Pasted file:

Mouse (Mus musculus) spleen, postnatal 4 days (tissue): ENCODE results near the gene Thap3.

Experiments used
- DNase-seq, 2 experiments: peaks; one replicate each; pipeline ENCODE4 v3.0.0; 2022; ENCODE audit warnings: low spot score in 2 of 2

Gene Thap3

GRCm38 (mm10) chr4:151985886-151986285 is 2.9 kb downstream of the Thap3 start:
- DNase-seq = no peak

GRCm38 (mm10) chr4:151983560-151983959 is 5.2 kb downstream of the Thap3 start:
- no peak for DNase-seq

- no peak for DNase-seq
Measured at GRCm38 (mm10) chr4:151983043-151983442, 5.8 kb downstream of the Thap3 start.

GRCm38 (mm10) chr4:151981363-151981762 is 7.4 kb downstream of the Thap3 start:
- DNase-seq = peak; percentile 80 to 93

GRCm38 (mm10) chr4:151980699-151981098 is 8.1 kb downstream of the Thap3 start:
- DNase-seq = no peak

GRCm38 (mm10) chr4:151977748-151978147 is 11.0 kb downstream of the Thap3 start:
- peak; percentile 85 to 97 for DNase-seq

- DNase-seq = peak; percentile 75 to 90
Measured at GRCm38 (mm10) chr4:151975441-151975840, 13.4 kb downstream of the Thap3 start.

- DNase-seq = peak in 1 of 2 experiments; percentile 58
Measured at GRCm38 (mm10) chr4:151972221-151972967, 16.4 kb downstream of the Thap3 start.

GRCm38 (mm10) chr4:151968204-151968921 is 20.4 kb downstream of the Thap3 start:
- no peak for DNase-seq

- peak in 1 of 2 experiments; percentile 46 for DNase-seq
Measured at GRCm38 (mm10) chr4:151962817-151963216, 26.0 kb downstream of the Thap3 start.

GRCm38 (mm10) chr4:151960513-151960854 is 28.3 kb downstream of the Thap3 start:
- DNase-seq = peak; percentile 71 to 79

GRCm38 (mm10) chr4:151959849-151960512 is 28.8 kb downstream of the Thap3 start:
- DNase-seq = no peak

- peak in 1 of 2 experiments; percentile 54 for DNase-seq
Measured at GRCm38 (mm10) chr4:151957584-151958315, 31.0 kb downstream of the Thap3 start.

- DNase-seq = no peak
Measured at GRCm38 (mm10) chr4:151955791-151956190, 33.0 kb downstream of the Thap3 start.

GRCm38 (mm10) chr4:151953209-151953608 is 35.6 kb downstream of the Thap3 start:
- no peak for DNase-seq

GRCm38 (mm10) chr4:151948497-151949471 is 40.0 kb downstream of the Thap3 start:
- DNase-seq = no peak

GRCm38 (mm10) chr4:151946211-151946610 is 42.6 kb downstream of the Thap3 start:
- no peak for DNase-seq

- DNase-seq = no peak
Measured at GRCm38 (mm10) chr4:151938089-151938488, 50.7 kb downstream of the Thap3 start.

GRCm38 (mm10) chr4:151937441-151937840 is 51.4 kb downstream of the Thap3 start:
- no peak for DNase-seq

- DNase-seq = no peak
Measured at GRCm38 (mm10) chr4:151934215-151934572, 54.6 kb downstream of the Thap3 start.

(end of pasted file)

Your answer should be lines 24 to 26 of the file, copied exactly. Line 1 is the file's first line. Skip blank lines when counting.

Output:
Measured at GRCm38 (mm10) chr4:151962817-151963216, 26.0 kb downstream of the Thap3 start.

GRCm38 (mm10) chr4:151960513-151960854 is 28.3 kb downstream of the Thap3 start:
- DNase-seq = peak; percentile 71 to 79